NAME: Andrew Jackson. He was named after his father, who had died just before he was born.
PHYSICAL DESCRIPTION: Long and lean, Jackson stood 6 feet 1 inch tall and weighed about 140 pounds. His narrow, angular face was topped by a mass of unruly reddish-sandy hair that had completely grayed by the time he became president. His complexion generally was pale and somewhat pockmarked. He had penetrating , steely blue eyes. He began wearing false teeth at about age 60. For many years he carried in his body two bullets from separate encounters. One fired from the pistol of the brother of Thomas Hart Benton in 1813 greatly reduced the mobility of his left arm until the lead was removed nearly 20 years later. The other from Charles Dickinson (a lawyer) in 1806 lodged dangerously near his heart, where it remained, causing him periodic discomfort for the rest of his life. Jackson outgrew a childhood habit of slobbering, which persisted into his teens. While president, he was chronically wracked by headaches, abdominal pains, and a hacking cough that often brought up blood. A gaunt figure who relied on a cane to steady his faltering gait, President Jackson was considered a likely candidate to become the first president to die in office. But he survived the fires of two contentious terms to enjoy several years of retirement. Despite his reputation as a backwoodsman, Jackson dressed fashionably while in Washington.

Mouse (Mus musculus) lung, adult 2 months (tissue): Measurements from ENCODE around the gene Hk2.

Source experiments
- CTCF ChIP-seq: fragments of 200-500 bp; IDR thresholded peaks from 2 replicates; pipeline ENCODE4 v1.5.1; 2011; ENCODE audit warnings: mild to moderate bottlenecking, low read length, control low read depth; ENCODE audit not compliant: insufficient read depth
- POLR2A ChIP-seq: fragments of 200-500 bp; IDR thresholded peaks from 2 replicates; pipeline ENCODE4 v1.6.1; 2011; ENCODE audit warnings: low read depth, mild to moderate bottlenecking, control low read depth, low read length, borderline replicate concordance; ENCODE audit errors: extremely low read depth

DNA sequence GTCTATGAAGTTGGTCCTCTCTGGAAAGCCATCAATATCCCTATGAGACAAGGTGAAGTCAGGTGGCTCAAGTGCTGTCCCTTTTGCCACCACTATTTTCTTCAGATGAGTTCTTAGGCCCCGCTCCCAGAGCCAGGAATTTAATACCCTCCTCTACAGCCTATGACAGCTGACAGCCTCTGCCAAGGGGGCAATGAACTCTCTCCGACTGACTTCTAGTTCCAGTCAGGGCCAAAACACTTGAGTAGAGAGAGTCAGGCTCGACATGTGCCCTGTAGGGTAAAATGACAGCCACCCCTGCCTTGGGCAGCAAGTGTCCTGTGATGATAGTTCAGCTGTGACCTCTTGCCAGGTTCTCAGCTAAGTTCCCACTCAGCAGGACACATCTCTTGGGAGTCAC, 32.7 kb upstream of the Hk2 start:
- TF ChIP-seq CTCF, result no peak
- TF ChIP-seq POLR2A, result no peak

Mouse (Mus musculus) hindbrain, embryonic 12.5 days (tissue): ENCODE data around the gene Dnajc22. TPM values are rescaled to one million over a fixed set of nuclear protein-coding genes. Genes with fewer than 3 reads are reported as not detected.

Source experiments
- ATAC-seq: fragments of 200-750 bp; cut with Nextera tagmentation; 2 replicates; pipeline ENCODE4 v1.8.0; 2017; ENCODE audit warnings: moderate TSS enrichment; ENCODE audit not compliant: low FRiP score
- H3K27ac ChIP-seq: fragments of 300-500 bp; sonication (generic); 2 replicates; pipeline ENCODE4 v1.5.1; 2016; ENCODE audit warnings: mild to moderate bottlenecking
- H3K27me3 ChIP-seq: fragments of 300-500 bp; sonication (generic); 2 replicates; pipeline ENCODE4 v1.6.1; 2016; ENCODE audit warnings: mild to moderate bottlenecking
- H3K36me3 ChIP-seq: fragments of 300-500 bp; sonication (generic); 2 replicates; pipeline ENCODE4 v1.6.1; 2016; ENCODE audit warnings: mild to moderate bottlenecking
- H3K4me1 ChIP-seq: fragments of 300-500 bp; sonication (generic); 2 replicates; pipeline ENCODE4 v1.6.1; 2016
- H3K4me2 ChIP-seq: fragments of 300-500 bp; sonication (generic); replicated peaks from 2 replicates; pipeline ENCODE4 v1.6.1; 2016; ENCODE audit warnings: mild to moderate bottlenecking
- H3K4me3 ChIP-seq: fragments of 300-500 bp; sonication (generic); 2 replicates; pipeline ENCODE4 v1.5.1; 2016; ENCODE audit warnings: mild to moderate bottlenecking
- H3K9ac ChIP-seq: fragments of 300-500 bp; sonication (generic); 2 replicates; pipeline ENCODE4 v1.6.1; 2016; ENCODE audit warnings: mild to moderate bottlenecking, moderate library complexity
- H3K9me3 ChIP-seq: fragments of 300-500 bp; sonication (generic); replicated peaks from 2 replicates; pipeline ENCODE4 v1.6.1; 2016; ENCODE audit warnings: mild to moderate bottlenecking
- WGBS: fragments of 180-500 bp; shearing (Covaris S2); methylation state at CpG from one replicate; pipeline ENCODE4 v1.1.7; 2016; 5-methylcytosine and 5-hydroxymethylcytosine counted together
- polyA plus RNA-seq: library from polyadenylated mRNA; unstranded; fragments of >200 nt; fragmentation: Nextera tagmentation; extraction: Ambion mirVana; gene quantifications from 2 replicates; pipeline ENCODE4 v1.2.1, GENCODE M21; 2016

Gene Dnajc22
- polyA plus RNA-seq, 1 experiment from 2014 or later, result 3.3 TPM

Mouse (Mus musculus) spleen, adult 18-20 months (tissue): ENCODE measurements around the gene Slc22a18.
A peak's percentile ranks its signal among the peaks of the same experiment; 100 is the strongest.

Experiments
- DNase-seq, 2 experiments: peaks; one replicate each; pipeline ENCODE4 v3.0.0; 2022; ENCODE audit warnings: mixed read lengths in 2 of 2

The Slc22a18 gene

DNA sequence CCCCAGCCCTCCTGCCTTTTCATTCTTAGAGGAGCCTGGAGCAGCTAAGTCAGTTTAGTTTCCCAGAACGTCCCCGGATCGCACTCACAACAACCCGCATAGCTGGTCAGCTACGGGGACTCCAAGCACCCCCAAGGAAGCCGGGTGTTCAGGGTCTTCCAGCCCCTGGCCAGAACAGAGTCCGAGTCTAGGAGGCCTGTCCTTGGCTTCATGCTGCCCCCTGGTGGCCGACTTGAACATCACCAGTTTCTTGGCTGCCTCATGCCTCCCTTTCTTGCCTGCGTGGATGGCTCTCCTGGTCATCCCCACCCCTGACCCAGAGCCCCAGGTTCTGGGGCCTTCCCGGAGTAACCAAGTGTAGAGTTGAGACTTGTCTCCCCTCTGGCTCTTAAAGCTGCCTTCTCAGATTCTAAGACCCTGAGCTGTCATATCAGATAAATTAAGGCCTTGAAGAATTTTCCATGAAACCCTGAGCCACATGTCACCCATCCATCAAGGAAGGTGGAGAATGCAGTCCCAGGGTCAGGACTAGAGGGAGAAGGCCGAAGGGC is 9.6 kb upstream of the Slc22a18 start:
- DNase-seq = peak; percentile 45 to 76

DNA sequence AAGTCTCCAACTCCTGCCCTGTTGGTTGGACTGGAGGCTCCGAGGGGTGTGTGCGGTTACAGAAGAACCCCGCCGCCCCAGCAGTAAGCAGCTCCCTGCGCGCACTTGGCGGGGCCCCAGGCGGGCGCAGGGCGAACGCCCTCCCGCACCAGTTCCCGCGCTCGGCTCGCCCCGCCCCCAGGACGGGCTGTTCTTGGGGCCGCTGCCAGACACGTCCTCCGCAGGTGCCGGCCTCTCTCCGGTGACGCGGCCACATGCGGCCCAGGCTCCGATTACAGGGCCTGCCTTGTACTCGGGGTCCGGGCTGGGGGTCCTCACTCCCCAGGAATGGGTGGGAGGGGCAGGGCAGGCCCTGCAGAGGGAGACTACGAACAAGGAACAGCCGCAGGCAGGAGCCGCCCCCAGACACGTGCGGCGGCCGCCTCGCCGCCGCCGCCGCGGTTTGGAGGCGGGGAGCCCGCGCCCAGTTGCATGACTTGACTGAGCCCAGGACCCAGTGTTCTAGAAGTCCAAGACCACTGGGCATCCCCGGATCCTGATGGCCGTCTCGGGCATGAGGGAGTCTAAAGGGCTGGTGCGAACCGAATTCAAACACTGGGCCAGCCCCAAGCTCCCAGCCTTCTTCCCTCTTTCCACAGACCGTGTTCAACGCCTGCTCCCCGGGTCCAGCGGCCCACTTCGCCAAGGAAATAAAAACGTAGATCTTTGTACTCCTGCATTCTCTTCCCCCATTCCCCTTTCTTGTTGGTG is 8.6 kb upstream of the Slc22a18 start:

PERSONALITY: A charismatic figure, Jackson was combative, quick-tempered, and thin-skinned. To his friends he was generous, considerate, and above all loyal; to his enemies, mean-spirited and spiteful. “When Andrew Jackson hated,” Robert V. Remini, a modern Jacksonian scholar, has written, “it often became a grand passion. He could hate with a Biblical fury and would resort to petty and vindictive acts to nurture his hatred and keep it bright and strong and ferocious.” He at times exploded with anger, but it is believed that he never really lost his temper. Rather, he launched into tirades quite purposefully either to intimidate his opposition or to end debate on a matter that was dragging on too long. Martin Van Buren, his closest advisor, marveled at Jackson’s ability to turn his anger on and off at will. One minute he could be shrieking at the cabinet in the high register his voice invariably had whenever he was agitated; the next moment, alone with Van Buren after the others had left, he was relaxed and in good humor. At social occasions Jackson surprised many with his grace, poise, and charm. Around women he shed his backwoods manner and earthy language to engage comfortably in social discourse. He delighted in disappointing those who, he said, “were prepared to see me with a tomahawk in one hand and a scalping knife in the other.”
SOURCE: DeGregorio, William A. The Complete Book of U.S. Presidents. 7th ed. Fort Lee: Barricade Books, 2009.
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